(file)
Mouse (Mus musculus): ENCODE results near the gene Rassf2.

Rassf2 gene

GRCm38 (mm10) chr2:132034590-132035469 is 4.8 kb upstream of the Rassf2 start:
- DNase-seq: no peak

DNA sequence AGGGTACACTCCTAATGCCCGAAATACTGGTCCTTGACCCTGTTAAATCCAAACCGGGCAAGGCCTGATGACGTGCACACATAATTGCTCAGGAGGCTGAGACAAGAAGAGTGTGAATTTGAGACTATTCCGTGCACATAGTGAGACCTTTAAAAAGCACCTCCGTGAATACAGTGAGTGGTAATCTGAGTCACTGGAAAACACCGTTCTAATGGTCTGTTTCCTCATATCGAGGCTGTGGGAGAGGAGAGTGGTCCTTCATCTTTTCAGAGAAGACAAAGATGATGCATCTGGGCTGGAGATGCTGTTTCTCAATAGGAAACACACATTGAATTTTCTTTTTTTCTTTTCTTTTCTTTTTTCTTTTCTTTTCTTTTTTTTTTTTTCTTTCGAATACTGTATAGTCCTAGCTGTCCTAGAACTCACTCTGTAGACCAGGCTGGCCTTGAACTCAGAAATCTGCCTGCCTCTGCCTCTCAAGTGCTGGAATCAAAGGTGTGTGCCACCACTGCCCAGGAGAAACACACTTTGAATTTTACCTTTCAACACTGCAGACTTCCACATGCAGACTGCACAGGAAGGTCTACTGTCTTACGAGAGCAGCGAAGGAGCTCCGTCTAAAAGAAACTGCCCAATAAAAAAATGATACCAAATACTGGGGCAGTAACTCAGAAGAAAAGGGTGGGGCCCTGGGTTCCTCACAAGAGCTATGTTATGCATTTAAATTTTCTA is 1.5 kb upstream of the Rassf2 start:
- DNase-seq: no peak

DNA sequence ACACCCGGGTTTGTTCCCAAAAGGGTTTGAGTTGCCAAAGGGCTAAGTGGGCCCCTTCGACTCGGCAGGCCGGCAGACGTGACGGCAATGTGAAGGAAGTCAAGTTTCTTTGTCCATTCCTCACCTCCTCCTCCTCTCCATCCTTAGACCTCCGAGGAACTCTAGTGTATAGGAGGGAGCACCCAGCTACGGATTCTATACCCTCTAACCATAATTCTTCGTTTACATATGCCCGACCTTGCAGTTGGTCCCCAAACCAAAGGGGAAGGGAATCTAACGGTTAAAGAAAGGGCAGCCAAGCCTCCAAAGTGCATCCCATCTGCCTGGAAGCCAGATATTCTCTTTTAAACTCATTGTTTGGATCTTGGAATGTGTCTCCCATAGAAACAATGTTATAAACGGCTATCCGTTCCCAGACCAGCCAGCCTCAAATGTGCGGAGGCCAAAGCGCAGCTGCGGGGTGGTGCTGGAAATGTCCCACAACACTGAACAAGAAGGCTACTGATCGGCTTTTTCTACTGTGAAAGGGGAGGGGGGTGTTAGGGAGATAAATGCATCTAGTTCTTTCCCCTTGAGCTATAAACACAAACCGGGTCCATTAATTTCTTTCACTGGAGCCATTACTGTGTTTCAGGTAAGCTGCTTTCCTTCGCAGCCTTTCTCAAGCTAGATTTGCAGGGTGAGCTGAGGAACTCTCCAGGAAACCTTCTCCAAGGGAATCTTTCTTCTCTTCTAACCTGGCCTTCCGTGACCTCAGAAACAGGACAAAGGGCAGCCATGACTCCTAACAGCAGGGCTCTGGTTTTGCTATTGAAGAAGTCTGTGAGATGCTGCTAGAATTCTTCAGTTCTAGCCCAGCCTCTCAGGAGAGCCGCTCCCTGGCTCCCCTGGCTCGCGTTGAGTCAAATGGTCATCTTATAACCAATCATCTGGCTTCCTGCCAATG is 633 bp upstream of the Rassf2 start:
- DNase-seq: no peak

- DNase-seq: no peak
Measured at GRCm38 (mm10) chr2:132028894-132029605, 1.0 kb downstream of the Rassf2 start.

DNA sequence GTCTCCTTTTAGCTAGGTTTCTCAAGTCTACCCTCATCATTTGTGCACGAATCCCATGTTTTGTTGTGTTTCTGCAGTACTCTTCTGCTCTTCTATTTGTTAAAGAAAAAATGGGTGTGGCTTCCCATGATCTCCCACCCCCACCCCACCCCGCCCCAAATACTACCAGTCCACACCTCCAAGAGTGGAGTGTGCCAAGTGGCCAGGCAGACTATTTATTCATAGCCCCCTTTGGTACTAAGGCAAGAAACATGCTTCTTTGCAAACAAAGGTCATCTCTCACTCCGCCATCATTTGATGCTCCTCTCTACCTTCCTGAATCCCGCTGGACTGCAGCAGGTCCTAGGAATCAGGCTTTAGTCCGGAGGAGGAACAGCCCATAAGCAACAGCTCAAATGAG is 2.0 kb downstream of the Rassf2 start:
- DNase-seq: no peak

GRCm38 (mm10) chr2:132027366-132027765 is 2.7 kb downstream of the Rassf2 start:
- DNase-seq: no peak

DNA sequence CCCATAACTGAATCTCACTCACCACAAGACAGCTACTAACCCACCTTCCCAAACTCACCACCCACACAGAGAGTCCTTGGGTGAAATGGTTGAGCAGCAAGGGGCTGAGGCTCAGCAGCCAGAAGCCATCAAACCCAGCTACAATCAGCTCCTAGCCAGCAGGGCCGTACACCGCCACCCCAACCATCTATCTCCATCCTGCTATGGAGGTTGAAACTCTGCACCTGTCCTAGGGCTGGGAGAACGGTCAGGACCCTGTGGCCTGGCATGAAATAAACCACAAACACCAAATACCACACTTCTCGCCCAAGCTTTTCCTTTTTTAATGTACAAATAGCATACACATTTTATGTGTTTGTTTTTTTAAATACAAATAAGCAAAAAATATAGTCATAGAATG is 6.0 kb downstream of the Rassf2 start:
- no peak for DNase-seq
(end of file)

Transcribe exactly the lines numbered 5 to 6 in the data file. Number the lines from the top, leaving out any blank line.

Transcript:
DNA sequence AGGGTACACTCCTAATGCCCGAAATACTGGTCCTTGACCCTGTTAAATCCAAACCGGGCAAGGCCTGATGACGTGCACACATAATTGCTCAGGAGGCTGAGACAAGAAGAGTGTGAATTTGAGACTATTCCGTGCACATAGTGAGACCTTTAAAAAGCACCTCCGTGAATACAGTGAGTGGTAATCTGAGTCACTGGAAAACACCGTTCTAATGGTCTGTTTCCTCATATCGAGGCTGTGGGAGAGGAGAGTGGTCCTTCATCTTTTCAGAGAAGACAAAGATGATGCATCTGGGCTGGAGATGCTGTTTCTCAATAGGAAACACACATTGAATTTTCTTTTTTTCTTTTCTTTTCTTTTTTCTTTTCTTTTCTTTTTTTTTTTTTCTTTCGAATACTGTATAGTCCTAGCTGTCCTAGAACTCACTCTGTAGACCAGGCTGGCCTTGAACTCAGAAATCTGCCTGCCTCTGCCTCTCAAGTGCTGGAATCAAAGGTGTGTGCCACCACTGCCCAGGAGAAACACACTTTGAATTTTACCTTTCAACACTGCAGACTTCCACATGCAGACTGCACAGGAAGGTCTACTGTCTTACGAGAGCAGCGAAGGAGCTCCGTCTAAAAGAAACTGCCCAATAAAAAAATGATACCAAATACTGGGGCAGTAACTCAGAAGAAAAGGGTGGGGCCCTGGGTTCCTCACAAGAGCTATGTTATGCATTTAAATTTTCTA is 1.5 kb upstream of the Rassf2 start:
- DNase-seq: no peak